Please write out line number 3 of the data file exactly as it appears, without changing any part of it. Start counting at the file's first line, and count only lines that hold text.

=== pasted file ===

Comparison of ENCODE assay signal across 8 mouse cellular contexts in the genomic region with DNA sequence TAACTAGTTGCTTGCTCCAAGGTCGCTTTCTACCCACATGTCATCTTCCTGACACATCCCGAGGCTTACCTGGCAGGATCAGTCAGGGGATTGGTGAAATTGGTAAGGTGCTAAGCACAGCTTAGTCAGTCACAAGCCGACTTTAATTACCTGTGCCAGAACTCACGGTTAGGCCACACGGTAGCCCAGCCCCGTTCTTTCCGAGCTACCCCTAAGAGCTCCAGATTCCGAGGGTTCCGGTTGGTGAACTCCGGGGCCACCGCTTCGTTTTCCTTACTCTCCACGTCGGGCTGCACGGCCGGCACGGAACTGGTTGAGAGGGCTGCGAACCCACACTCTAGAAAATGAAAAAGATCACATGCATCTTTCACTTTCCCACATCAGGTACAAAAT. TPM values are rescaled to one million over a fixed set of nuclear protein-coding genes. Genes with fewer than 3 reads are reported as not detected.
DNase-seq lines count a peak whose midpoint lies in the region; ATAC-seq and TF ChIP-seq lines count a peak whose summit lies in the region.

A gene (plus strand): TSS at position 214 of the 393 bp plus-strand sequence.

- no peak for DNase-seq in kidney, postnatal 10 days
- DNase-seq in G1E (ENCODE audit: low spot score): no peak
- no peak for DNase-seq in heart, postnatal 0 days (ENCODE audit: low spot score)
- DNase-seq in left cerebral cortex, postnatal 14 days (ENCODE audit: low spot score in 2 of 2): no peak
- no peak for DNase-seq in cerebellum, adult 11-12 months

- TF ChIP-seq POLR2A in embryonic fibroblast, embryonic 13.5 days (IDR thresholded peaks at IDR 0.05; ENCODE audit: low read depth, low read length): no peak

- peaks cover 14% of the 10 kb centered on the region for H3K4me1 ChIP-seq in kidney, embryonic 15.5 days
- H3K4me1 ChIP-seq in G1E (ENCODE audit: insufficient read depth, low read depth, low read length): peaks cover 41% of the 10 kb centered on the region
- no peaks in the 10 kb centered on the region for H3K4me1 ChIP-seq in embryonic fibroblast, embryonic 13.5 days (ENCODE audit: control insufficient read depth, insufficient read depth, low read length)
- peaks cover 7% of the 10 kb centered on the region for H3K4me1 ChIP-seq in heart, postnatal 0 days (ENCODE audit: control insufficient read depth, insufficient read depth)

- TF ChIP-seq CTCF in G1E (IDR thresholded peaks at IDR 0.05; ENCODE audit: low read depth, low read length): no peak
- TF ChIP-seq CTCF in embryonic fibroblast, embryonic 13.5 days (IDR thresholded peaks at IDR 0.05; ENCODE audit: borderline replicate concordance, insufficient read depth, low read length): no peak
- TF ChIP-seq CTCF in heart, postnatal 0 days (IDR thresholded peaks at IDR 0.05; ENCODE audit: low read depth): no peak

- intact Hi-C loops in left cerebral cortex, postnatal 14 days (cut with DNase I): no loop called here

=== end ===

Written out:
A gene (plus strand): TSS at position 214 of the 393 bp plus-strand sequence.